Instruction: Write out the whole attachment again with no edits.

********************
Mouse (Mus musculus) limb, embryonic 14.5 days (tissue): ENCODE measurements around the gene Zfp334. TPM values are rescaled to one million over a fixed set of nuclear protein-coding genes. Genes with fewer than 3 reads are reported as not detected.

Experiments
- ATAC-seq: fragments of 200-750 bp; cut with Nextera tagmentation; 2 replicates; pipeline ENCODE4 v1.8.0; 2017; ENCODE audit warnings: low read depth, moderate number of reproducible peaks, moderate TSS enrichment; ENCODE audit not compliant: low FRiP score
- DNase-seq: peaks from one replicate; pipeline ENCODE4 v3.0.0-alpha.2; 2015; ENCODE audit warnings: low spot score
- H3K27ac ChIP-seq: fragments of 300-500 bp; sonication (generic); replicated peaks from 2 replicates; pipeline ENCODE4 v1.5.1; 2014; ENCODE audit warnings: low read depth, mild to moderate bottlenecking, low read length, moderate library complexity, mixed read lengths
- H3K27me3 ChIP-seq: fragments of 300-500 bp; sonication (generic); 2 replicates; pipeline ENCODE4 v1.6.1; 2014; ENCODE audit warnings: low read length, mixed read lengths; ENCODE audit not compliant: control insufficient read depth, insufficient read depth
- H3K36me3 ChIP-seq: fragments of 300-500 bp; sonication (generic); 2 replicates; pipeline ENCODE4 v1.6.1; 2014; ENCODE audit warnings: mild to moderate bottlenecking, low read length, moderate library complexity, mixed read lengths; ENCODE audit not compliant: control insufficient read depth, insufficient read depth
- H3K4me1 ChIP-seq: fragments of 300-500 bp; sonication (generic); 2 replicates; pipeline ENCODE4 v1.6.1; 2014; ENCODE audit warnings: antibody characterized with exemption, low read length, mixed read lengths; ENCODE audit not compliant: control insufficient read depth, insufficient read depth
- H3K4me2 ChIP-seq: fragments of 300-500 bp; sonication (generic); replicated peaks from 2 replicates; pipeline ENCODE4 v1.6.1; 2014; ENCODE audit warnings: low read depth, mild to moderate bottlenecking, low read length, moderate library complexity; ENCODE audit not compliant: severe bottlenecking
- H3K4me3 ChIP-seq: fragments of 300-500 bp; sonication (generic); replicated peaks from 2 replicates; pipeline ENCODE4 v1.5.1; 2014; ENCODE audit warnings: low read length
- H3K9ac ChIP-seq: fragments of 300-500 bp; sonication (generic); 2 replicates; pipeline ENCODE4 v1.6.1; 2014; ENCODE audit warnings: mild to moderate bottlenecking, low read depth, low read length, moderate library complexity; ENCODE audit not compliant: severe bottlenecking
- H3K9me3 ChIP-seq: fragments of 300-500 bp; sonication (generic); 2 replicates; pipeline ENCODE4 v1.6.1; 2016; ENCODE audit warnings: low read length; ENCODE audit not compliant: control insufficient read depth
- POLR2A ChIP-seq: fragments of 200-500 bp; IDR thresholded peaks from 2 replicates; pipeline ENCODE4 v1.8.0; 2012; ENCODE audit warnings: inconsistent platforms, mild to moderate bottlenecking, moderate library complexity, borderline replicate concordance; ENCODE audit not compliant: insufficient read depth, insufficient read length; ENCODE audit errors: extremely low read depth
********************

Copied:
Mouse (Mus musculus) limb, embryonic 14.5 days (tissue): ENCODE measurements around the gene Zfp334. TPM values are rescaled to one million over a fixed set of nuclear protein-coding genes. Genes with fewer than 3 reads are reported as not detected.

Experiments
- ATAC-seq: fragments of 200-750 bp; cut with Nextera tagmentation; 2 replicates; pipeline ENCODE4 v1.8.0; 2017; ENCODE audit warnings: low read depth, moderate number of reproducible peaks, moderate TSS enrichment; ENCODE audit not compliant: low FRiP score
- DNase-seq: peaks from one replicate; pipeline ENCODE4 v3.0.0-alpha.2; 2015; ENCODE audit warnings: low spot score
- H3K27ac ChIP-seq: fragments of 300-500 bp; sonication (generic); replicated peaks from 2 replicates; pipeline ENCODE4 v1.5.1; 2014; ENCODE audit warnings: low read depth, mild to moderate bottlenecking, low read length, moderate library complexity, mixed read lengths
- H3K27me3 ChIP-seq: fragments of 300-500 bp; sonication (generic); 2 replicates; pipeline ENCODE4 v1.6.1; 2014; ENCODE audit warnings: low read length, mixed read lengths; ENCODE audit not compliant: control insufficient read depth, insufficient read depth
- H3K36me3 ChIP-seq: fragments of 300-500 bp; sonication (generic); 2 replicates; pipeline ENCODE4 v1.6.1; 2014; ENCODE audit warnings: mild to moderate bottlenecking, low read length, moderate library complexity, mixed read lengths; ENCODE audit not compliant: control insufficient read depth, insufficient read depth
- H3K4me1 ChIP-seq: fragments of 300-500 bp; sonication (generic); 2 replicates; pipeline ENCODE4 v1.6.1; 2014; ENCODE audit warnings: antibody characterized with exemption, low read length, mixed read lengths; ENCODE audit not compliant: control insufficient read depth, insufficient read depth
- H3K4me2 ChIP-seq: fragments of 300-500 bp; sonication (generic); replicated peaks from 2 replicates; pipeline ENCODE4 v1.6.1; 2014; ENCODE audit warnings: low read depth, mild to moderate bottlenecking, low read length, moderate library complexity; ENCODE audit not compliant: severe bottlenecking
- H3K4me3 ChIP-seq: fragments of 300-500 bp; sonication (generic); replicated peaks from 2 replicates; pipeline ENCODE4 v1.5.1; 2014; ENCODE audit warnings: low read length
- H3K9ac ChIP-seq: fragments of 300-500 bp; sonication (generic); 2 replicates; pipeline ENCODE4 v1.6.1; 2014; ENCODE audit warnings: mild to moderate bottlenecking, low read depth, low read length, moderate library complexity; ENCODE audit not compliant: severe bottlenecking
- H3K9me3 ChIP-seq: fragments of 300-500 bp; sonication (generic); 2 replicates; pipeline ENCODE4 v1.6.1; 2016; ENCODE audit warnings: low read length; ENCODE audit not compliant: control insufficient read depth
- POLR2A ChIP-seq: fragments of 200-500 bp; IDR thresholded peaks from 2 replicates; pipeline ENCODE4 v1.8.0; 2012; ENCODE audit warnings: inconsistent platforms, mild to moderate bottlenecking, moderate library complexity, borderline replicate concordance; ENCODE audit not compliant: insufficient read depth, insufficient read length; ENCODE audit errors: extremely low read depth